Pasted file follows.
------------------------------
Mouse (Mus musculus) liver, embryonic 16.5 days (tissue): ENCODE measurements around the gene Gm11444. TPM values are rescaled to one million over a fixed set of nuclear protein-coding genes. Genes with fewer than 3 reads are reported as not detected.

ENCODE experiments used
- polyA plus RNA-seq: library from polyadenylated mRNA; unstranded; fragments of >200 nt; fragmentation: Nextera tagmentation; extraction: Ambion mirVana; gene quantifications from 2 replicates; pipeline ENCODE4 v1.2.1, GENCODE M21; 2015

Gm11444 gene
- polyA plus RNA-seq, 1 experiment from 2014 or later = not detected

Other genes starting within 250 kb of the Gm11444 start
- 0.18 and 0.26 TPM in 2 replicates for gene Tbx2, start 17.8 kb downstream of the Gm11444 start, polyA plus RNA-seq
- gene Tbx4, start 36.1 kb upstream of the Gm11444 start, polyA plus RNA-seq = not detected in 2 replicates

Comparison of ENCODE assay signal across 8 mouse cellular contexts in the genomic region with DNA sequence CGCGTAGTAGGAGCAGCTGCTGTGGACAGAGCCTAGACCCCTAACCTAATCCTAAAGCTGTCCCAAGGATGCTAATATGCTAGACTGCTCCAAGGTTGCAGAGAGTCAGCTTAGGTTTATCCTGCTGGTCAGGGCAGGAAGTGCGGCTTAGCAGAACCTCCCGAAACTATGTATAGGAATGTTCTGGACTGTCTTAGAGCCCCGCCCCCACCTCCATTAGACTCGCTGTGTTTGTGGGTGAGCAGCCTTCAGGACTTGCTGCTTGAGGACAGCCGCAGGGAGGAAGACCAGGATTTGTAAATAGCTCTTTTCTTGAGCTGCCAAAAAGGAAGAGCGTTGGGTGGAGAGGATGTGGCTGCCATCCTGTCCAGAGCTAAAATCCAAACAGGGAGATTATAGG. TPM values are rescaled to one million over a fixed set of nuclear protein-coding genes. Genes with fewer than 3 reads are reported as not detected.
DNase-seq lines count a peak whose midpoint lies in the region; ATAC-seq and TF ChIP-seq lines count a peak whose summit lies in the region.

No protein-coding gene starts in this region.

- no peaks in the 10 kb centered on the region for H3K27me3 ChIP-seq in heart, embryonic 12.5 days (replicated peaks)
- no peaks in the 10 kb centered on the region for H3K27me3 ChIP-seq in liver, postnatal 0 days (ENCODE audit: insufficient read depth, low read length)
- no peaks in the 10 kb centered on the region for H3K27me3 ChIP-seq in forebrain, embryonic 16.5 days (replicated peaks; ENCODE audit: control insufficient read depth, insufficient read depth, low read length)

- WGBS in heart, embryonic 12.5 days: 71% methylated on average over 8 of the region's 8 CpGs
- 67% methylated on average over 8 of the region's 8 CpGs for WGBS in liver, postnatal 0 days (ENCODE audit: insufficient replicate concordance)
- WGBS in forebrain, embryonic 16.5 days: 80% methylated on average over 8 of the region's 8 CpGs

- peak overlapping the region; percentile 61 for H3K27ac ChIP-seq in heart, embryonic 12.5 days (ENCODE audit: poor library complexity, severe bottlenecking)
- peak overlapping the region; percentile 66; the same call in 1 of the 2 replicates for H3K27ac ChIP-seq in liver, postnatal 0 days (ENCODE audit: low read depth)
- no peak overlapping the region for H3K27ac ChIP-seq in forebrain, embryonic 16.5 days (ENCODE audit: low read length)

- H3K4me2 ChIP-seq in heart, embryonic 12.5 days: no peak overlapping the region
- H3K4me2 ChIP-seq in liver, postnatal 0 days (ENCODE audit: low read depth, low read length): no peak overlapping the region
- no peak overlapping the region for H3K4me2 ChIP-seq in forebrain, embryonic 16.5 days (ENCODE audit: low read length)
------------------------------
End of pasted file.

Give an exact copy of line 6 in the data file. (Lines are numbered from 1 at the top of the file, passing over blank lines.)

Other genes starting within 250 kb of the Gm11444 start